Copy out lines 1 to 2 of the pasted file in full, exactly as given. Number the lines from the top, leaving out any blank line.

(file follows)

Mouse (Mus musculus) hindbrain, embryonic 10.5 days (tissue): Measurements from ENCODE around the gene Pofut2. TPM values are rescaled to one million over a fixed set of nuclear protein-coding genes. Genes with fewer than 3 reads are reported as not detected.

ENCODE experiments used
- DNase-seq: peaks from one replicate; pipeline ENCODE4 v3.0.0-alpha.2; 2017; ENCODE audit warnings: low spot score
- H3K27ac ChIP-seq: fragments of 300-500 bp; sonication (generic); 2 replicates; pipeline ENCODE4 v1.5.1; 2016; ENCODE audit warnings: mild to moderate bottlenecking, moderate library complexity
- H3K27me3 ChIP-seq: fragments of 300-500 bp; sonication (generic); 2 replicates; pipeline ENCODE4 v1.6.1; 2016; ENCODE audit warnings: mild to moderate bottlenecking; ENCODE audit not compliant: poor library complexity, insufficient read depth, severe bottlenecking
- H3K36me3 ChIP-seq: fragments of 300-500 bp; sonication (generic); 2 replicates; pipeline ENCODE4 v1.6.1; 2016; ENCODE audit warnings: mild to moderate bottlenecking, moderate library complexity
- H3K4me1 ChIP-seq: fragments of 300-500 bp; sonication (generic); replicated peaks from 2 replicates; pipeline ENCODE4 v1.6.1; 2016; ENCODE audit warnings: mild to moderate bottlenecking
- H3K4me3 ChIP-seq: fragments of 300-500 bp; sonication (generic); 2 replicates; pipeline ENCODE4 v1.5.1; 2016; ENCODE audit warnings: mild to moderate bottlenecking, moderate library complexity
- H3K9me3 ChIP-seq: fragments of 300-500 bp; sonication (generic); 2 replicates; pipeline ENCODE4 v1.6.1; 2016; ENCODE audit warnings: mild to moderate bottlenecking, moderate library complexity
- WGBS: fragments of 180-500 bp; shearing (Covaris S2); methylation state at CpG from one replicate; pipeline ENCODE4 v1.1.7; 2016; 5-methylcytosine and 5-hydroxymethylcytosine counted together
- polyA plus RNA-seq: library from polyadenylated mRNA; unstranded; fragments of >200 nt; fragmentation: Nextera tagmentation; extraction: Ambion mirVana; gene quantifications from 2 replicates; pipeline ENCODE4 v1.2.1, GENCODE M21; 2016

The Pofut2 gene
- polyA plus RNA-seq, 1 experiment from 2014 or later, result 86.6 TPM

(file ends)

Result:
Mouse (Mus musculus) hindbrain, embryonic 10.5 days (tissue): Measurements from ENCODE around the gene Pofut2. TPM values are rescaled to one million over a fixed set of nuclear protein-coding genes. Genes with fewer than 3 reads are reported as not detected.

ENCODE experiments used